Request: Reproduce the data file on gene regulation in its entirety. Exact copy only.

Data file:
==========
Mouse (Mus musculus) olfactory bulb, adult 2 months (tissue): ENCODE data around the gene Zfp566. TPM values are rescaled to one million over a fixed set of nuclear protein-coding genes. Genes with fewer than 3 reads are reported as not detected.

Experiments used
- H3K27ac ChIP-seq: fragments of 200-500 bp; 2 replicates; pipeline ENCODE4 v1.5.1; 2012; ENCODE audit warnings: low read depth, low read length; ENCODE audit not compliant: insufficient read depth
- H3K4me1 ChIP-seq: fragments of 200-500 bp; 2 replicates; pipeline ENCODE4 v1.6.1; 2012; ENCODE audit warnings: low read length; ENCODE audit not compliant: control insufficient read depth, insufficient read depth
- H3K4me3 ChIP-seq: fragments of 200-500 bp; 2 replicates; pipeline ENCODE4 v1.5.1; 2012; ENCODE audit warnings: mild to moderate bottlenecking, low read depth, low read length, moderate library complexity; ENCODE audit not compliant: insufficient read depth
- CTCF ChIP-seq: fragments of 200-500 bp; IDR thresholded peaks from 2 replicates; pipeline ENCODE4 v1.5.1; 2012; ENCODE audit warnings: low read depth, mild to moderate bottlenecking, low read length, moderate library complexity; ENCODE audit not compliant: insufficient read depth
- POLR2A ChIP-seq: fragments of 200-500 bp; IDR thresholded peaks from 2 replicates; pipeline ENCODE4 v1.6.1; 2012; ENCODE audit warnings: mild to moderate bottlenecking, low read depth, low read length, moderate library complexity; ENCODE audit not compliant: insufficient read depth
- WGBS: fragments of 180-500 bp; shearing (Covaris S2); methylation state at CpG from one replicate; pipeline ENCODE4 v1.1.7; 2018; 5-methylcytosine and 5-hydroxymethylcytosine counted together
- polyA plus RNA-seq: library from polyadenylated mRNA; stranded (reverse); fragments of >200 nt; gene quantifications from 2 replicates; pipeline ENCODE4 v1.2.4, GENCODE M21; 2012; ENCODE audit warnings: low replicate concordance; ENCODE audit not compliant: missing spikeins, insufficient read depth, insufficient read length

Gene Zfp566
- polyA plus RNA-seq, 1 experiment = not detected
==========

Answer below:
Mouse (Mus musculus) olfactory bulb, adult 2 months (tissue): ENCODE data around the gene Zfp566. TPM values are rescaled to one million over a fixed set of nuclear protein-coding genes. Genes with fewer than 3 reads are reported as not detected.

Experiments used
- H3K27ac ChIP-seq: fragments of 200-500 bp; 2 replicates; pipeline ENCODE4 v1.5.1; 2012; ENCODE audit warnings: low read depth, low read length; ENCODE audit not compliant: insufficient read depth
- H3K4me1 ChIP-seq: fragments of 200-500 bp; 2 replicates; pipeline ENCODE4 v1.6.1; 2012; ENCODE audit warnings: low read length; ENCODE audit not compliant: control insufficient read depth, insufficient read depth
- H3K4me3 ChIP-seq: fragments of 200-500 bp; 2 replicates; pipeline ENCODE4 v1.5.1; 2012; ENCODE audit warnings: mild to moderate bottlenecking, low read depth, low read length, moderate library complexity; ENCODE audit not compliant: insufficient read depth
- CTCF ChIP-seq: fragments of 200-500 bp; IDR thresholded peaks from 2 replicates; pipeline ENCODE4 v1.5.1; 2012; ENCODE audit warnings: low read depth, mild to moderate bottlenecking, low read length, moderate library complexity; ENCODE audit not compliant: insufficient read depth
- POLR2A ChIP-seq: fragments of 200-500 bp; IDR thresholded peaks from 2 replicates; pipeline ENCODE4 v1.6.1; 2012; ENCODE audit warnings: mild to moderate bottlenecking, low read depth, low read length, moderate library complexity; ENCODE audit not compliant: insufficient read depth
- WGBS: fragments of 180-500 bp; shearing (Covaris S2); methylation state at CpG from one replicate; pipeline ENCODE4 v1.1.7; 2018; 5-methylcytosine and 5-hydroxymethylcytosine counted together
- polyA plus RNA-seq: library from polyadenylated mRNA; stranded (reverse); fragments of >200 nt; gene quantifications from 2 replicates; pipeline ENCODE4 v1.2.4, GENCODE M21; 2012; ENCODE audit warnings: low replicate concordance; ENCODE audit not compliant: missing spikeins, insufficient read depth, insufficient read length

Gene Zfp566
- polyA plus RNA-seq, 1 experiment = not detected